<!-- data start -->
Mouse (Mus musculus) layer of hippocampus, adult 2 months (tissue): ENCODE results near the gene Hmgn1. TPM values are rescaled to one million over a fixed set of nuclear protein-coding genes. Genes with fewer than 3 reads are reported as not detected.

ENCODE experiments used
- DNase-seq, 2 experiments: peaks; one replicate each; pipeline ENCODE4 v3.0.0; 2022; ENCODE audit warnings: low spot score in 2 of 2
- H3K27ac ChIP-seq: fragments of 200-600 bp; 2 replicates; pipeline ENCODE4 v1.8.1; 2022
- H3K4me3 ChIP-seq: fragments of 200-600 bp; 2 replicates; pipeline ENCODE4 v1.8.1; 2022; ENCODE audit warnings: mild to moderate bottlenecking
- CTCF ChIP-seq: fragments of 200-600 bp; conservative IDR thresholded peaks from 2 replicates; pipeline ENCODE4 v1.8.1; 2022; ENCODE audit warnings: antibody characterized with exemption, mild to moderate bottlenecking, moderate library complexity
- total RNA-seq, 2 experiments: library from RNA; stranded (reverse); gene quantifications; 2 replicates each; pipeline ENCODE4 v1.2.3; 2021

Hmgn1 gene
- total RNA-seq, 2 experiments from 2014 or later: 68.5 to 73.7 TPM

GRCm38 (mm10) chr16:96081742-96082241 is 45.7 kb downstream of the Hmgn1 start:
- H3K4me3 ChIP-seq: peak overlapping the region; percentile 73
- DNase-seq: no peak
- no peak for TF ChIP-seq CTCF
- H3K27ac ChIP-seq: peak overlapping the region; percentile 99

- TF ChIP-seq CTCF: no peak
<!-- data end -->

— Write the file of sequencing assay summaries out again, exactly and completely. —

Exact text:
Mouse (Mus musculus) layer of hippocampus, adult 2 months (tissue): ENCODE results near the gene Hmgn1. TPM values are rescaled to one million over a fixed set of nuclear protein-coding genes. Genes with fewer than 3 reads are reported as not detected.

ENCODE experiments used
- DNase-seq, 2 experiments: peaks; one replicate each; pipeline ENCODE4 v3.0.0; 2022; ENCODE audit warnings: low spot score in 2 of 2
- H3K27ac ChIP-seq: fragments of 200-600 bp; 2 replicates; pipeline ENCODE4 v1.8.1; 2022
- H3K4me3 ChIP-seq: fragments of 200-600 bp; 2 replicates; pipeline ENCODE4 v1.8.1; 2022; ENCODE audit warnings: mild to moderate bottlenecking
- CTCF ChIP-seq: fragments of 200-600 bp; conservative IDR thresholded peaks from 2 replicates; pipeline ENCODE4 v1.8.1; 2022; ENCODE audit warnings: antibody characterized with exemption, mild to moderate bottlenecking, moderate library complexity
- total RNA-seq, 2 experiments: library from RNA; stranded (reverse); gene quantifications; 2 replicates each; pipeline ENCODE4 v1.2.3; 2021

Hmgn1 gene
- total RNA-seq, 2 experiments from 2014 or later: 68.5 to 73.7 TPM

GRCm38 (mm10) chr16:96081742-96082241 is 45.7 kb downstream of the Hmgn1 start:
- H3K4me3 ChIP-seq: peak overlapping the region; percentile 73
- DNase-seq: no peak
- no peak for TF ChIP-seq CTCF
- H3K27ac ChIP-seq: peak overlapping the region; percentile 99

- TF ChIP-seq CTCF: no peak